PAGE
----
Changes in economy, role of direct top of mind for marketers in 2008

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Direct marketers are nothing if not intuitive. After all, these are people charged with divining what consumers want or need, often before the individuals themselves come to the realization. “Straight Line” decided to tap into this marketers’ intuition to find out what’s in store for the industry in 2008. Here’s what the experts told us they’ll be watching.

The Economy

Recent economic forecasts have been bleak. Peter Johnson, VP-research strategy and platforms at the Direct Marketing Association, said direct marketing spending in some sectors is already being affected.

“There is a softening in … parts of the economy exposed to the credit crisis and the housing crunch,” he said. “Marketers who are involved with real estate and durable goods … we’re predicting to be soft or even a little negative through the first half of 2008.

“The question is whether the banks are also going to be impacted,” Johnson added—a development that could have industrywide repercussions.

Of course, consumer spending—or a lack thereof—is also a concern. “The economy and its uncertainty will continue to be on people’s minds, so position your product or service accordingly,” said Grant Johnson, CEO of Johnson Direct.

‘Green’ Marketing

Consumer attitudes about the environment put “green marketing” on the map. In 2008, government intervention could make it an imperative.

“There are still a lot of folks out there … making noises about the environment,” Peter Johnson said. “That’s been increasing the level of political concern about public policy around [direct] mail.”

Meta Brophy, director of publishing operations for nonprofit testing and information organization Consumers Union, said she’s keeping tabs on the Federal Trade Commission, in particular. “The FTC … will be reviewing green marketing business practices on an expedited schedule. They will hold the first public hearing on Jan. 8.”

In addition, DMA will ramp up its green initiatives this year. The group will unveil target goals in June to reduce members’ environmental impact through paper procurement and use; mail design and production; packaging; recycling and pollution reduction; and list hygiene and data management.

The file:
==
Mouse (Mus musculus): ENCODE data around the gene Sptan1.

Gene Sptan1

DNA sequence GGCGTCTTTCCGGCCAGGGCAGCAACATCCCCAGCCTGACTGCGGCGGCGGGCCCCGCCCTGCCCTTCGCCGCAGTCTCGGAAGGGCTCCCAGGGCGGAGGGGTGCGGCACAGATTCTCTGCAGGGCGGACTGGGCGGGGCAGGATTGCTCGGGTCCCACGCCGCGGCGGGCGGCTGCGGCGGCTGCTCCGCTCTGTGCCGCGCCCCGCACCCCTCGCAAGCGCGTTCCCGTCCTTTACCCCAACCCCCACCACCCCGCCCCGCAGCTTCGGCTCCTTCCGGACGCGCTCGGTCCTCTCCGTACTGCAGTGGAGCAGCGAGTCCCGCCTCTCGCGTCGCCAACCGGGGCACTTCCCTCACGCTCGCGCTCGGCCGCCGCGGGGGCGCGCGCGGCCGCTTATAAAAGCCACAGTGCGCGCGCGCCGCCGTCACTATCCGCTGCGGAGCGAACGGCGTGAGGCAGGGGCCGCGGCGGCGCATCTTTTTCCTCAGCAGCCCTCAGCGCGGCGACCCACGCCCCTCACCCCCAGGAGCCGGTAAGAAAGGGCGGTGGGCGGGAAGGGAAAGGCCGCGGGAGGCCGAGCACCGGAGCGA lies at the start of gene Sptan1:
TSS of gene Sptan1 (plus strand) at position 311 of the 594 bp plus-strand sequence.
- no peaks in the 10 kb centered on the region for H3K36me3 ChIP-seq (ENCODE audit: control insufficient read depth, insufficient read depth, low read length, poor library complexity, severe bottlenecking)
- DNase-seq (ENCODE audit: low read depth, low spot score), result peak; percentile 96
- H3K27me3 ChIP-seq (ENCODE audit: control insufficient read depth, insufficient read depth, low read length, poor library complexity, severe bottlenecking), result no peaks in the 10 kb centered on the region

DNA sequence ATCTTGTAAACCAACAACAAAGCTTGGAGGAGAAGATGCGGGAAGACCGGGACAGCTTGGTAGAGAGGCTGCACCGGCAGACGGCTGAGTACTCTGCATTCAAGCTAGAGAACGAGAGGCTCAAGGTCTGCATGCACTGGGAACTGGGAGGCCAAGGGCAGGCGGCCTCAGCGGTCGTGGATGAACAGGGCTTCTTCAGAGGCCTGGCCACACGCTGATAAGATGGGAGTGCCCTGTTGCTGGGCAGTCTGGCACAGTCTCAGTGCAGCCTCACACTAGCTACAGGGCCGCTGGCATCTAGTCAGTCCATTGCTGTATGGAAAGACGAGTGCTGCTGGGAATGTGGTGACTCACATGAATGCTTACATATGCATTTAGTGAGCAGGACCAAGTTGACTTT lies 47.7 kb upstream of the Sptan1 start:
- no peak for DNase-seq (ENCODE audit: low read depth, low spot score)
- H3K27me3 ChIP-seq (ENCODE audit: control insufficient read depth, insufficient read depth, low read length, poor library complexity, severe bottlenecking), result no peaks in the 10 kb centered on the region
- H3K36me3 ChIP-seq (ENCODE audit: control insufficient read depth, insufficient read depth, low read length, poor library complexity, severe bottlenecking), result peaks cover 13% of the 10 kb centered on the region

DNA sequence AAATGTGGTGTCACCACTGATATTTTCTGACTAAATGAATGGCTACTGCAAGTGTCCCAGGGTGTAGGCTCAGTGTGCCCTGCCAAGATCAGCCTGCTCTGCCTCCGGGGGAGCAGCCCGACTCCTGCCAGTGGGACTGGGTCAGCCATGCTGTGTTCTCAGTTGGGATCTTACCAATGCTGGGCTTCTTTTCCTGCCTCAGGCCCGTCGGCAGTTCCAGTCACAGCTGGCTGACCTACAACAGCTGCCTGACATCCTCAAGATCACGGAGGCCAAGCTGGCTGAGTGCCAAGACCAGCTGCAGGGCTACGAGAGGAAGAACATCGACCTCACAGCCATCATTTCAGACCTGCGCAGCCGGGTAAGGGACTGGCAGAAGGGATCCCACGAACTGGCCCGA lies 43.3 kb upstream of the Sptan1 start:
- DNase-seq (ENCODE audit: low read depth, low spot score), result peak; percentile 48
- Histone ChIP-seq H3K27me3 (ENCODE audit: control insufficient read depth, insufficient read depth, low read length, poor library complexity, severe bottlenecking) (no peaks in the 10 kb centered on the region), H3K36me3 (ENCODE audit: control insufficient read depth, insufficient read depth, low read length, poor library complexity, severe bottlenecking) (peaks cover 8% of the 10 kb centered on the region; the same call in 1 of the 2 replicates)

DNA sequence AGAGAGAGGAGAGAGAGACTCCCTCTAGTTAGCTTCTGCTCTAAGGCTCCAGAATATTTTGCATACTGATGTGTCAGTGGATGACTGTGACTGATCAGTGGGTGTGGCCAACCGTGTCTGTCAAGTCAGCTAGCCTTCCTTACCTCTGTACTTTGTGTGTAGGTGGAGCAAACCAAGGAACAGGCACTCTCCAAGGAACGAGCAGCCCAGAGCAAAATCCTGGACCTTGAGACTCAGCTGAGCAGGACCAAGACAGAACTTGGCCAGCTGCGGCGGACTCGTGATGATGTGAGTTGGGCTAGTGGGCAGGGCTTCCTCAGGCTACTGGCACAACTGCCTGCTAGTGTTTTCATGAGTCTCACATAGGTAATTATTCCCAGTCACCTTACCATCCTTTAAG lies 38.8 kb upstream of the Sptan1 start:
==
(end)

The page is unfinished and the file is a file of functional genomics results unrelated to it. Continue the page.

Social Media

Buzz surrounding social media—online forums in which consumers generate content—has steadily increased. Despite this, many companies are only now waking up to its power, said Jeff Zabin, Aberdeen Group research fellow and author of a “Social Media Monitoring and Analysis” report to be released later this month. In 2008, Zabin expects social media to move from the fringe to the center.

“The rise of social media … is causing companies to rethink how they allocate their marketing dollars,” Zabin said. “[It] also represents a tremendous opportunity, because companies can now … generate consumer insights that have a profound impact on their marketing activities, including their ability to understand how well a given campaign is resonating in the marketplace.”

As use of social media for marketing purposes spreads, Zabin expects measurement capabilities to become more sophisticated. “I suspect we’ll see many more companies ramping up their social media monitoring and analysis technologies in 2008 and aligning these … to their overall marketing objectives,” he said.

The Changing Nature of Direct

Direct marketing isn’t what it used to be. A fragmented marketplace and the emergence of new media have irrevocably changed the nature of the profession.

“Direct marketers are morphing into brand response marketers,” said Neil Feinstein, director of creative strategy at ad agency True North. “Those who, in the past, only cared about cost per order are now concerned with ‘engaging’ users.”

This is pushing direct marketers into unexplored territory. “They’re building games. They’re … building Facebook apps and MySpace pages,” Feinstein continued. “They’re asking themselves, ‘What kind of widget can I build that will help my customer?’ ”

Amid this shift, practitioners must stay grounded in the principles of direct, Grant Johnson said. “Testing needs to be used … and tracking to determine what’s working and what’s not.”

Marketers might also reconsider their metrics, said Bob Frady, VP-direct marketing at Live Nation, a concert promoter, owner of the House of Blues.

“[Today] a consumer will see a promotion then, rather than follow the neat path we’ve laid out for them, they’ll go searching for in-depth levels of information about what we’re offering,” he said. “Many times we’ll lose the tracking we’ve put in place. … Traditional direct marketing measurements need to be tweaked to capture how customers are actually behaving.”

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